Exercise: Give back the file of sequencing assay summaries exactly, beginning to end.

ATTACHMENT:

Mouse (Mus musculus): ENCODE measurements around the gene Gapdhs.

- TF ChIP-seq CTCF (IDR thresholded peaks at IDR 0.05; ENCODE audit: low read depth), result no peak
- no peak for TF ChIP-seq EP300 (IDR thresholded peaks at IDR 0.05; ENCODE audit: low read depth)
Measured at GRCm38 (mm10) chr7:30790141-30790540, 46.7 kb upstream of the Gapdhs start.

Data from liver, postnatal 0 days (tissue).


Mouse (Mus musculus): ENCODE measurements around the gene Gapdhs.

- TF ChIP-seq CTCF (IDR thresholded peaks at IDR 0.05; ENCODE audit: low read depth), result no peak
- no peak for TF ChIP-seq EP300 (IDR thresholded peaks at IDR 0.05; ENCODE audit: low read depth)
Measured at GRCm38 (mm10) chr7:30790141-30790540, 46.7 kb upstream of the Gapdhs start.

Data from liver, postnatal 0 days (tissue).